Assemblyman Ramos: State Budget Includes Vital Funding for Education and Supportive Services

Assemblyman Phil Ramos (D-Brentwood) announced that he helped pass the 2017-18 state budget, which invests heavily in education, providing substantial funding for New York students from pre-kindergarten to graduation and supportive services for hardworking families.

“From strengthening our kids’ education to improving our justice system this budget continues New York’s progressive track forward,” Assemblyman Ramos said. “It provides greater opportunities for those who have been marginalized for so long.”

Investing in our schools

The state budget allocates $25.8 billion in total education funding, an increase of $1 billion. This includes a $700 million increase in Foundation Aid to ensure schools have the resources they need, and $150 million in Community School Aid funding to help convert struggling schools into community schools that provide services to support at-risk students and their families and strengthen neighborhoods.

In addition, the budget provides $817 million in total funding for prekindergarten programs, $35 million for after-school programs, restores aid to public libraries by $4 million, for a total of $95.6 million and provides an increase of $10 million in capital funding for a total of $24 million.

Further, the state budget includes $18 million in funding for former President Obama’s My Brother’s Keeper initiative, which was established in 2014 to help address the persistent opportunity gaps young men of color face. The initiative’s goal is to provide the support and skills they need to rise above systemic barriers so they can live up to their capabilities.

“Increased funding for educational programs and initiatives such as My Brother’s Keeper is essential to helping our youth, particularly those of color, rise above the systemic hurdles they face,” said Ramos.

Increasing access to higher education

The state budget includes a groundbreaking, first-of-its-kind initiative to make SUNY schools tuition-free for families who earn less than $125,000 annually. To help students and their families meet the rising, non-tuition costs of college, the budget includes $8 million to help students pay for textbooks.

“We all know that higher education is linked to greater opportunities, yet for too many families in my district the cost of a college education is prohibitively high,” said Ramos. “This program provides greater opportunity and mobility for hard-working families who might otherwise not have the chance to attend college.”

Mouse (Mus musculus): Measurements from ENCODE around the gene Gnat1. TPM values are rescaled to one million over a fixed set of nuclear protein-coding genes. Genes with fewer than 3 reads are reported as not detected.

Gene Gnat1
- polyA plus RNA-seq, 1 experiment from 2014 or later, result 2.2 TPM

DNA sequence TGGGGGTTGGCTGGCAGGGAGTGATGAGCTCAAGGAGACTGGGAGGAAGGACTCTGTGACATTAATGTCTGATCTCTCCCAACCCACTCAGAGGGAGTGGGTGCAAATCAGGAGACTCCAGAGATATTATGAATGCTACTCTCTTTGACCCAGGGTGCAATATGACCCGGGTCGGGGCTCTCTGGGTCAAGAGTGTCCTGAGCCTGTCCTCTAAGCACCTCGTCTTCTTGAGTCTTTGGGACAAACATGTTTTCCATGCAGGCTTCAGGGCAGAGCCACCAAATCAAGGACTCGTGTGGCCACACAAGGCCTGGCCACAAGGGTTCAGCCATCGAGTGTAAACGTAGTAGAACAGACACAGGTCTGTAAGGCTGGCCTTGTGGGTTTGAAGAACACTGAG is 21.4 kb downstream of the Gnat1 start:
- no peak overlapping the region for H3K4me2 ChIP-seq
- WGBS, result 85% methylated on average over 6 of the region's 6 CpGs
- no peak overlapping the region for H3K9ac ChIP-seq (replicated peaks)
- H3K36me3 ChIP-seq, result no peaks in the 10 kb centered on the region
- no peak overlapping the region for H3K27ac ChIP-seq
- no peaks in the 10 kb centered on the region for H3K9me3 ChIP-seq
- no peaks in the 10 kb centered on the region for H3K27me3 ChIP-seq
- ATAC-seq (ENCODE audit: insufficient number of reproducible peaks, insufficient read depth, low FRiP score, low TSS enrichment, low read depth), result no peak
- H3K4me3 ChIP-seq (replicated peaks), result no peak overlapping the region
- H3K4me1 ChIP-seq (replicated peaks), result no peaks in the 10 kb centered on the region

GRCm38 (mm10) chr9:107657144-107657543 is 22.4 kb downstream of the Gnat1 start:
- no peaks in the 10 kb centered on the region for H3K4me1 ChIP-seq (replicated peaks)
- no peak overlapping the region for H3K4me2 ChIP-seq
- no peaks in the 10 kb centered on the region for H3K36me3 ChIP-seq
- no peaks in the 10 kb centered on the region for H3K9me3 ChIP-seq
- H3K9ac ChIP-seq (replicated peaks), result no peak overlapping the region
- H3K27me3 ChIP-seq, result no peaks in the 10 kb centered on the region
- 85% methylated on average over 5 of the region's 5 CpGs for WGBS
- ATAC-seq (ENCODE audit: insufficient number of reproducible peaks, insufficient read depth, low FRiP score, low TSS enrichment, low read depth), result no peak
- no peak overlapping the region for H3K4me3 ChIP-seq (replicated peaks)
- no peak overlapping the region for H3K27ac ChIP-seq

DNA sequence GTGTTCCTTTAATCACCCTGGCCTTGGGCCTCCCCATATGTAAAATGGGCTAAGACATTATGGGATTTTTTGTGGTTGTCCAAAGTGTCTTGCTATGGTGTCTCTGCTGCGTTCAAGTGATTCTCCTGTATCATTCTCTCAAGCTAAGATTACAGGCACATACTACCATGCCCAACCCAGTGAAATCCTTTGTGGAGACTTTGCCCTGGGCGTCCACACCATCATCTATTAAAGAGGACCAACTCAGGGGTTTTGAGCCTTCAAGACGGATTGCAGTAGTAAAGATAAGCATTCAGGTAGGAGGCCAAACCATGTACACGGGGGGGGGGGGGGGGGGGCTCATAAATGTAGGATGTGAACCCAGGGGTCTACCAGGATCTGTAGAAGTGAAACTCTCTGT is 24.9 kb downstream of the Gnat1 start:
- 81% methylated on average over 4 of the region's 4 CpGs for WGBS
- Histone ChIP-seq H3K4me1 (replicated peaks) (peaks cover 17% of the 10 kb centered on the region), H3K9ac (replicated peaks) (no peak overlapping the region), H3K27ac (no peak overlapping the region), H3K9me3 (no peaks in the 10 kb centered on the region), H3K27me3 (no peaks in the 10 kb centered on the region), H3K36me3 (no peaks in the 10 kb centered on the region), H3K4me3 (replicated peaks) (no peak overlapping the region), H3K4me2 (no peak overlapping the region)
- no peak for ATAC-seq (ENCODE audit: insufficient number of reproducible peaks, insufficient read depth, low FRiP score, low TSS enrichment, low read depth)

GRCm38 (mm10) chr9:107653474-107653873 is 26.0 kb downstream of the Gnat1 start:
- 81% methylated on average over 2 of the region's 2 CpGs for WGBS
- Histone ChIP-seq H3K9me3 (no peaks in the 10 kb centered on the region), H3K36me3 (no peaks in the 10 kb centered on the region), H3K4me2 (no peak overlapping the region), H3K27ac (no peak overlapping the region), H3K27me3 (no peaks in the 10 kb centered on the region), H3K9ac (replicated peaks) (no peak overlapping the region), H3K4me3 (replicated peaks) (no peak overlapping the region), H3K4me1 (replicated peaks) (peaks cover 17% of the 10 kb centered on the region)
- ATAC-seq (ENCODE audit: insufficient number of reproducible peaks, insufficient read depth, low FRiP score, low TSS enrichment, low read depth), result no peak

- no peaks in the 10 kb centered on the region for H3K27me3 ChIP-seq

The 2017-18 state budget also restores $23.8 million for opportunity programs:

  • Higher Education Opportunity Program (HEOP): $35.5 million, a restoration of $5.9 million;
  • Educational Opportunity Program (EOP): $32.2 million, a restoration of $5.3 million;
  • Search for Education, Elevation and Knowledge program (SEEK): $28.1 million, a restoration of $4.6 million; and
  • Science and Technology Entry Program (STEP): $15.8 million, a restoration of $2.6 million;

Investing in clean water

In the wake of recent water crises the state budget included $2.5 billion in funding for water infrastructure. The funding includes $1 billion to help municipalities upgrade their drinking and wastewater infrastructure, including repairing and replacing old pipes and water mains, as well as $300 million for the Environmental Protection Fund, to help low-income communities impacted by pollution and $110 million for land acquisition projects to keep water from becoming polluted in the first place.

“It is no secret our drinking and wastewater infrastructure are deteriorating. Hicksville, Hempstead, Bethpage, Plainview, East Farmingdale, Garden City, and Jericho have all tested positive for unsafe contaminates,” Ramos said. “We cannot be cost-conscious when it comes to the quality of our drinking water, the effects of doing so can be devastating.”

Expanding access to the legal system

The state budget provides $10 million to expand immigrant legal defense services, as well as restores $8.4 million to support legal services, including $1.06 million for the New York State Defenders Association, $600,000 for immigrant legal services and $500,000 for alternatives to incarceration (ATI) programming.

“A fair and impartial legal system is the bedrock of our society. Race, socio-economic or immigration status should not change that right,” Assemblyman Ramos said.

The budget also includes legislation to gradually increase the state’s investment in public defense services over the next six years. The plan will ensure defendants have counsel at arraignment, establish new caseload standards so that attorneys can devote sufficient time and attention to each case and ensure that attorneys are qualified and experienced.

Keeping Long Islanders safe

The 2017-18 state budget increases funding to fight the heroin epidemic by $43 million, for a total of $213 million, and $10 million to increase the number of beds in in-patient treatment facilities. This funding aims to support treatment and prevention programs.

The budget also restores $600,000 for the Edward Byrne Memorial/Justice Assistance Grants that support state and local government projects that prevent and control crime and improve the criminal justice system.

“Whether it’s preventive services for heroin and opioid abuse, additional funding for our police departments or better legal services for people of color who have specifically been targeted by law enforcement, this funding puts the safety of our communities first,” Ramos added.